Dividends have been steadily increasing for SIAEC as well, as their business model does not hinge on heavy capex due to their collaborations with JV partners. Glancing at their 11-year dividend history, one can see that dividends have taken an upward trajectory, with three out of 11 years showing a special dividend declared. It would seem that SIAEC does not want its cash hoard to exceed $600 million and will declare a special dividend each time it threatens to exceed this mark. While this may signal to some that this blue-chip company is running out of ideas to grow its business and profits, I tend to see it from the point of view that the Management Team takes their time to negotiate for and align themselves with various initiatives (explained below), and these may take months or even years to fully pan out. As these initiatives are not capital-intensive, much of the cash can be returned back to shareholders even while retaining sufficient amounts for working capital and growing the business slowly but steadily.

The table shows that total ordinary dividend (i.e. interim + final) has been steadily increasing over the last eleven years. It started out with a total of 4 cents/share back in FY 2001, hit 10 cents/share in FY 2006 and for FY 2011, is now 20 cents/share. The only other time it hit 20 cents/share was in FY 2008 when the global economy peaked just before the onset of the sub-prime crisis in the USA. If nothing drastic occurs to the airline industry, we can reasonably assume dividends can continue to increase as SIAEC carries on with its strategy to grow through JV and collaborations.

Recap of Major Announcements during FY 2011

This is just a quick recap of the news bits throughout FY 2011 for SIAEC. Admittedly, news flow has been a lot slower for calendar year 2011, but I believe the Annual Report (to arrive in July 2011) will shed some light on Management’s plans for FY 2012 and beyond.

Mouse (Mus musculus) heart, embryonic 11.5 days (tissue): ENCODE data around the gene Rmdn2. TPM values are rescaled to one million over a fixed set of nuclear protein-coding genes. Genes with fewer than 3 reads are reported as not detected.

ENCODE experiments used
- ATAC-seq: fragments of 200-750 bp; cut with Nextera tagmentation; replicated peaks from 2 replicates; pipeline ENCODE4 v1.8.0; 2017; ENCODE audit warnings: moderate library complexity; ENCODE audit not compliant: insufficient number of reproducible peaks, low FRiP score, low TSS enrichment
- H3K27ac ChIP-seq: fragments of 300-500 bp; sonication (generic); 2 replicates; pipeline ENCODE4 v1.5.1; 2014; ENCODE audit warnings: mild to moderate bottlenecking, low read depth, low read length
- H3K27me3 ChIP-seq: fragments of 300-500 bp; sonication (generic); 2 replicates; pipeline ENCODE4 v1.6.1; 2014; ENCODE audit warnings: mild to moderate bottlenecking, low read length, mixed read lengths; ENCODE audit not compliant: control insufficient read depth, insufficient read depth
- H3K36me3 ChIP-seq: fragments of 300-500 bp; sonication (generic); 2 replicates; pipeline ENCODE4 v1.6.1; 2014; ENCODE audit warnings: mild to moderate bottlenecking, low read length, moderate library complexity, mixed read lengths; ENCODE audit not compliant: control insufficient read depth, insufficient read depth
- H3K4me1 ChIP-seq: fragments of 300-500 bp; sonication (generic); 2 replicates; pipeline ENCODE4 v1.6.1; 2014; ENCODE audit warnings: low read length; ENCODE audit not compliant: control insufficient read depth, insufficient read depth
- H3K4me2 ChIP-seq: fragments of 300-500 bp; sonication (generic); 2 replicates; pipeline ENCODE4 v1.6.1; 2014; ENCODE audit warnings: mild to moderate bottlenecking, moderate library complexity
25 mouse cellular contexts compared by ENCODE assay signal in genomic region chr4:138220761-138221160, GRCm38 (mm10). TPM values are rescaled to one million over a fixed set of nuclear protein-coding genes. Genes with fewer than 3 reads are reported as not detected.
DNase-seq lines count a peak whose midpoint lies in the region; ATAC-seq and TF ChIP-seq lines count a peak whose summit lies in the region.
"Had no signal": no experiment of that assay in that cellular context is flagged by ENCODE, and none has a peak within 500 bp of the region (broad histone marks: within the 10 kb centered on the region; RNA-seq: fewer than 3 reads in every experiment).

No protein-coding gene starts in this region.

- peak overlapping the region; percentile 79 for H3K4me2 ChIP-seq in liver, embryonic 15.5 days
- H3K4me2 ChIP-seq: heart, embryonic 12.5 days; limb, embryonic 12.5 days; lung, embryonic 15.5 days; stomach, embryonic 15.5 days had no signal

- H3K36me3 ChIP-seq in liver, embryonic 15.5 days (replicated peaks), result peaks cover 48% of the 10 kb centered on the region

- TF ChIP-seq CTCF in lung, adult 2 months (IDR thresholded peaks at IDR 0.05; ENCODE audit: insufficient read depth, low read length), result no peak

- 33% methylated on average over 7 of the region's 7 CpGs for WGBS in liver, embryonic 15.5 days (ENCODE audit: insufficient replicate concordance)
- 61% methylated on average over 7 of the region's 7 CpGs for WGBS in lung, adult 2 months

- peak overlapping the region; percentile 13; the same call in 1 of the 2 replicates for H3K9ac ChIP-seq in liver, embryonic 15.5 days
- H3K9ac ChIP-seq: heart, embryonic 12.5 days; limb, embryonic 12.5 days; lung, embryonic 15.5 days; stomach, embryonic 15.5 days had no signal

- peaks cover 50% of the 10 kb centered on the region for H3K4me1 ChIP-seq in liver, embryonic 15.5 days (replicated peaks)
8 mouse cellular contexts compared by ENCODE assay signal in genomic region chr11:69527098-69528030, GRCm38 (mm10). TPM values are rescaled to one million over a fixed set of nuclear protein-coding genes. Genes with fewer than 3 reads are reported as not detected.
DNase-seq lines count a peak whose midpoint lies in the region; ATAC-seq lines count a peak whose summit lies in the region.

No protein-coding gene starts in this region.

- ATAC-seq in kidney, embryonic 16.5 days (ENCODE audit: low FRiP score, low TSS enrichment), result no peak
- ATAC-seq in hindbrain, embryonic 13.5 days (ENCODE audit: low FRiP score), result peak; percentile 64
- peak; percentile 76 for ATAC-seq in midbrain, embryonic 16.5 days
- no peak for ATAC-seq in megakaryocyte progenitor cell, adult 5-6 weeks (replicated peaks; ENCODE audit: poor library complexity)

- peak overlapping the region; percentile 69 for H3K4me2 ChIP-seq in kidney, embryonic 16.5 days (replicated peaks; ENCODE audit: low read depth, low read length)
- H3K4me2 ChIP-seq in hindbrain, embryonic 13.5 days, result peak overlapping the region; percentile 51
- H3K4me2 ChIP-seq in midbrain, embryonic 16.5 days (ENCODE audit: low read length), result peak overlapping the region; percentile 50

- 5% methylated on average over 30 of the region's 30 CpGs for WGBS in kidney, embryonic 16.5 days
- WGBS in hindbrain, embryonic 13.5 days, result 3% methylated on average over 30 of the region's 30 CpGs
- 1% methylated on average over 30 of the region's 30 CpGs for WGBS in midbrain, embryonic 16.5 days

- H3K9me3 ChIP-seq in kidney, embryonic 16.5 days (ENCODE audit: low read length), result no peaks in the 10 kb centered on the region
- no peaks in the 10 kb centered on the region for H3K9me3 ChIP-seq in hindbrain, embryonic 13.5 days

May 2010 – SIAEC adds Royal Brunei Airlines into its customer base.
October 2010 – SIAEC signs A340 MRO services contract with Airbus
November 2010 – SIAEC forms JV with Panasonic Avionics Corporation for MRO of in-flight entertainment and communications systems and components
November 2010 – SIAEC opens sixth (6th) overseas line maintenance joint venture in Vietnam, with line maintenance contracts with 9 airline customers.
December 2010 – SIAEC signs $300 million Services Agreement with Silkair
April 2011 (overlaps into FY 2012) – SIAEC opens Safran’s first avionics Centre of Excellence in Asia.

SIA – Setting up of low-cost long-haul airline

With the recent announcement that SIA will be setting up a low-cost airline which will fly long-haul within a year, this bodes well for SIAEC’s business as they may be able to snare more line maintenance contracts and MRO agreements with this new planned airline (as yet unnamed at time of writing).


While I am positive on the medium-term outlook of the business, it remains to be seen if SIAEC has any announcements up its sleeve for FY 2012 to show that they are committed to growing the business further. I shall be awaiting its Annual Report as well as its 1Q FY 2012 results in early July 2011.